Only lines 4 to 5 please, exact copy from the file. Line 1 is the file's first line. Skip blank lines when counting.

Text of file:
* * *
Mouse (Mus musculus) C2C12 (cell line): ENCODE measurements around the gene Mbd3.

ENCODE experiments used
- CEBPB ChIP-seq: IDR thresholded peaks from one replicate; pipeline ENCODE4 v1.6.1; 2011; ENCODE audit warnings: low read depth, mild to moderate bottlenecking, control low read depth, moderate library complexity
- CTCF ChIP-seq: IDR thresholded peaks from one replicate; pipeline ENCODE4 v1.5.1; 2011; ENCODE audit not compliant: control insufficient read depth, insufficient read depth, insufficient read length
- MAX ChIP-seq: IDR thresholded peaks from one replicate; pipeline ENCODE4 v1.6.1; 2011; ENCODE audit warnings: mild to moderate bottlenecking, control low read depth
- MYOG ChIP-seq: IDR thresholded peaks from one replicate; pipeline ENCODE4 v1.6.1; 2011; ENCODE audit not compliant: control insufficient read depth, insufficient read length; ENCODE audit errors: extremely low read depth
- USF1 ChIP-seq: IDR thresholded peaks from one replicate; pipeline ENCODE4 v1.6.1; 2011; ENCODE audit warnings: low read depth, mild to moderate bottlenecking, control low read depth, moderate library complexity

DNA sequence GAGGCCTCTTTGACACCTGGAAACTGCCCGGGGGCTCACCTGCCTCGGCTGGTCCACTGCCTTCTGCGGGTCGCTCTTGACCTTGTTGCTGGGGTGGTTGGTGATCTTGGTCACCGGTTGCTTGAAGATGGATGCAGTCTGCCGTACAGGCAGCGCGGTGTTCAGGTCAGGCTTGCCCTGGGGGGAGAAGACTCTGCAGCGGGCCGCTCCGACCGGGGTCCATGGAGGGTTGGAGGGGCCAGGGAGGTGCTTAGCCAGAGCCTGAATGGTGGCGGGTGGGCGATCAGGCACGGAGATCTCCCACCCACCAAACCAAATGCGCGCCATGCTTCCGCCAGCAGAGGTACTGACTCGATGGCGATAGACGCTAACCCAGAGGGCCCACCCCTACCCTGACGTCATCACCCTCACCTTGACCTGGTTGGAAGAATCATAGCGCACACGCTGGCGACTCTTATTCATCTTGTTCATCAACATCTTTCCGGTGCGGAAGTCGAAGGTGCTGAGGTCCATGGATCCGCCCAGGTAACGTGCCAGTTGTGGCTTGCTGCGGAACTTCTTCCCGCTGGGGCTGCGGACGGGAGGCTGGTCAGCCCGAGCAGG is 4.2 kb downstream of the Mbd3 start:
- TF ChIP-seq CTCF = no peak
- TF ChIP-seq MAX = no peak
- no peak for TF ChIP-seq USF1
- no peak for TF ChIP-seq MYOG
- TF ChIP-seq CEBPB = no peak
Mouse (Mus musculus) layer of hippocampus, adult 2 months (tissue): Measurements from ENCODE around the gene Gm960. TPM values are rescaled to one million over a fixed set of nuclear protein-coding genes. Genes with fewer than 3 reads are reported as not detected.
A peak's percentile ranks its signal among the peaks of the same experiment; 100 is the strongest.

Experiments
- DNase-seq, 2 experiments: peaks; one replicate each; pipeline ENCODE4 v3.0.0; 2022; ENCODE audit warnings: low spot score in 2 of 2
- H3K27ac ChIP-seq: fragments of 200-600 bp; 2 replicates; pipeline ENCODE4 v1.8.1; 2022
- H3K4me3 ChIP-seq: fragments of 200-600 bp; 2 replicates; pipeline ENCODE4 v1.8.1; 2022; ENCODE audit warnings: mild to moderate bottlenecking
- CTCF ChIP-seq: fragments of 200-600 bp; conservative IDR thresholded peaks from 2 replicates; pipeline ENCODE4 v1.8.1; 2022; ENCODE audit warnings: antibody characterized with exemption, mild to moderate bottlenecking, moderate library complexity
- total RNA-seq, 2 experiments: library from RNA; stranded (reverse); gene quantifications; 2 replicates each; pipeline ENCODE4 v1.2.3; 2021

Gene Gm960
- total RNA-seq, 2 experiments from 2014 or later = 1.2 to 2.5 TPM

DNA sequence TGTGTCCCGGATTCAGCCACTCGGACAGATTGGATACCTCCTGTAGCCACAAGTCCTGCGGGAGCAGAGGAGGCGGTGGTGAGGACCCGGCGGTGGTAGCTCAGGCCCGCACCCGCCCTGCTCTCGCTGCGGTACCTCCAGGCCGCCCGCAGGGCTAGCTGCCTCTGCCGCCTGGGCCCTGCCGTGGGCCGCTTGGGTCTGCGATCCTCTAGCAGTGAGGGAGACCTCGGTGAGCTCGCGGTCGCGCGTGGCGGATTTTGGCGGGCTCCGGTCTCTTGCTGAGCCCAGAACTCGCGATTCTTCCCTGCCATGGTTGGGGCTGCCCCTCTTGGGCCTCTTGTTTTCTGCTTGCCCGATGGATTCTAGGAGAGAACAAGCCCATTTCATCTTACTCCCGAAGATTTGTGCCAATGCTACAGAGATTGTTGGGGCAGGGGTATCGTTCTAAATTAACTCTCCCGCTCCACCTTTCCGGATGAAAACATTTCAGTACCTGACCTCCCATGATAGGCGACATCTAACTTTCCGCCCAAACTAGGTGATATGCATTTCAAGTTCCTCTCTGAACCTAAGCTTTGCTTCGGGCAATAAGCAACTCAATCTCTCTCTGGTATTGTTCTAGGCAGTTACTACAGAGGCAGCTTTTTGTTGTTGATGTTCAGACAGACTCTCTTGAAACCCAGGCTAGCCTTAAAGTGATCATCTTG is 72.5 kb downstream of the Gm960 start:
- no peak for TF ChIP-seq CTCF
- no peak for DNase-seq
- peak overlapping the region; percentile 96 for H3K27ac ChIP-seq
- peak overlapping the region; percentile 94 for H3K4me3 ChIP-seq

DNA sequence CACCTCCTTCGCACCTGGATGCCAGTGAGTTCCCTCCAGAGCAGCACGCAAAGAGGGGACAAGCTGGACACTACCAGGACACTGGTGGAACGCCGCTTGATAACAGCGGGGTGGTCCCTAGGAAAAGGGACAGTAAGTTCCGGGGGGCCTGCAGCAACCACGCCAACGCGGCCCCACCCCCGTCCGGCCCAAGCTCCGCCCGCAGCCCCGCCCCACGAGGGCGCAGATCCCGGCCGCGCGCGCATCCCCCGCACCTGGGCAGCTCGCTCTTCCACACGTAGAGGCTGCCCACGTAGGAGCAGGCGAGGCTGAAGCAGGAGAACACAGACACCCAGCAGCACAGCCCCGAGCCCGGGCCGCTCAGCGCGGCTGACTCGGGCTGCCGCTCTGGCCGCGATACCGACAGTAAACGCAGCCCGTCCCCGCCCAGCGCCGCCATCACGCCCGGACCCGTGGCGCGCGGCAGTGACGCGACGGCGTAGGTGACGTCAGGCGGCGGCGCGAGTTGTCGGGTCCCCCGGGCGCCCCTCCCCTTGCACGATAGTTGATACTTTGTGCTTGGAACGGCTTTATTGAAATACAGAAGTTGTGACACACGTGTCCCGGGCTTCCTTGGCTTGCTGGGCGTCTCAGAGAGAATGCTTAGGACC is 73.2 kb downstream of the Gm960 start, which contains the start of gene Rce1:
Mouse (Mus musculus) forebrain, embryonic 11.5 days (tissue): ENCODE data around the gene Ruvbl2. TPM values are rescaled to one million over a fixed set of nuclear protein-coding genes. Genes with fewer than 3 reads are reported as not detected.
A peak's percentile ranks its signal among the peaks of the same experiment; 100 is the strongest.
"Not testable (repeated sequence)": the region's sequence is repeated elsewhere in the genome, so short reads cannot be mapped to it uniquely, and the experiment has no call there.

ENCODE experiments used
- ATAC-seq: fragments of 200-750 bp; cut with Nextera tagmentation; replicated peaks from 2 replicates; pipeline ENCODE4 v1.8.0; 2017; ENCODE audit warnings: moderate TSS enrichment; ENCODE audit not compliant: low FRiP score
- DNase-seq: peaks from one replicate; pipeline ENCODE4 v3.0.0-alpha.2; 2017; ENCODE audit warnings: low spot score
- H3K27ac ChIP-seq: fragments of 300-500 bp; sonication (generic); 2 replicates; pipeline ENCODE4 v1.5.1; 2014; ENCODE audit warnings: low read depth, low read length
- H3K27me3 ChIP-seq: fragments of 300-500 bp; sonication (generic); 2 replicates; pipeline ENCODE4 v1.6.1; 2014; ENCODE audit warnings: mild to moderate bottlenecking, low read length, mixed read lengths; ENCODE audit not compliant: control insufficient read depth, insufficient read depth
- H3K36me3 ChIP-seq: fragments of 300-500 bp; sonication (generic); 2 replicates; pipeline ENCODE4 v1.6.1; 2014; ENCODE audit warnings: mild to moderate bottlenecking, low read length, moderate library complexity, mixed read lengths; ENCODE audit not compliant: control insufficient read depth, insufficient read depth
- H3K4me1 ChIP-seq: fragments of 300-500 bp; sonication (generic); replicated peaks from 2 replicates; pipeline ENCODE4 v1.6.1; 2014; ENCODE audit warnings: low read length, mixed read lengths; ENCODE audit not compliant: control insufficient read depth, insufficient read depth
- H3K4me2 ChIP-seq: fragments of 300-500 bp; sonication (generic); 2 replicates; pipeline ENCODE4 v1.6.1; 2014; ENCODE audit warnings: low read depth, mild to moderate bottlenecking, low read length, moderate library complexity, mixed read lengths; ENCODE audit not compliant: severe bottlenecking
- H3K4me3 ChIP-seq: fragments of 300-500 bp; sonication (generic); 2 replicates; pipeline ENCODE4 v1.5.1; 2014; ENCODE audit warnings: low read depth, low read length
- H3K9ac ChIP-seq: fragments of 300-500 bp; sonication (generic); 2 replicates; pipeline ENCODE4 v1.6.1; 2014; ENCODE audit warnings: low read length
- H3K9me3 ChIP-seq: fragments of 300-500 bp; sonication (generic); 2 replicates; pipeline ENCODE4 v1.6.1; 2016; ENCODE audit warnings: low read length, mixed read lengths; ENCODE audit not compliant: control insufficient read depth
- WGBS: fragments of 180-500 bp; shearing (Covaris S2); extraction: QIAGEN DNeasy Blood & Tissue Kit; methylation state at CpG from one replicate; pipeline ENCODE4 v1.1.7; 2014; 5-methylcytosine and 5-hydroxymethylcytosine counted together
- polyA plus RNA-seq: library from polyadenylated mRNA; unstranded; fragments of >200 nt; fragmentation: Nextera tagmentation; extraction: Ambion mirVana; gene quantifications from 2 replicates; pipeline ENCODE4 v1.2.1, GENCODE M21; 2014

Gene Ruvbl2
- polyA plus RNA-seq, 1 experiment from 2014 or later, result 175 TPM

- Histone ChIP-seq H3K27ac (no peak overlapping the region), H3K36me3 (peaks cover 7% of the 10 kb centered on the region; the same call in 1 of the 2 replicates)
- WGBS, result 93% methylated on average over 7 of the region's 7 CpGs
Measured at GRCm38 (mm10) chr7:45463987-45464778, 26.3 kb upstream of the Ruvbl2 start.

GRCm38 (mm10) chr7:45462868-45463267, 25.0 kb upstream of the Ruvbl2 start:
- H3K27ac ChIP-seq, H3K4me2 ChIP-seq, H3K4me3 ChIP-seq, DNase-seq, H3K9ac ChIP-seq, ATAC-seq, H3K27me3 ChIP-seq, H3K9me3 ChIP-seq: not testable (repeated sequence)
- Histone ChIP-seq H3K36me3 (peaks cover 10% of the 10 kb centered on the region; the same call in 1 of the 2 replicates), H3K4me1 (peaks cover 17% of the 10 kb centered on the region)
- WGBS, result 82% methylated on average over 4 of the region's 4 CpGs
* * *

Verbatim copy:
- CTCF ChIP-seq: IDR thresholded peaks from one replicate; pipeline ENCODE4 v1.5.1; 2011; ENCODE audit not compliant: control insufficient read depth, insufficient read depth, insufficient read length
- MAX ChIP-seq: IDR thresholded peaks from one replicate; pipeline ENCODE4 v1.6.1; 2011; ENCODE audit warnings: mild to moderate bottlenecking, control low read depth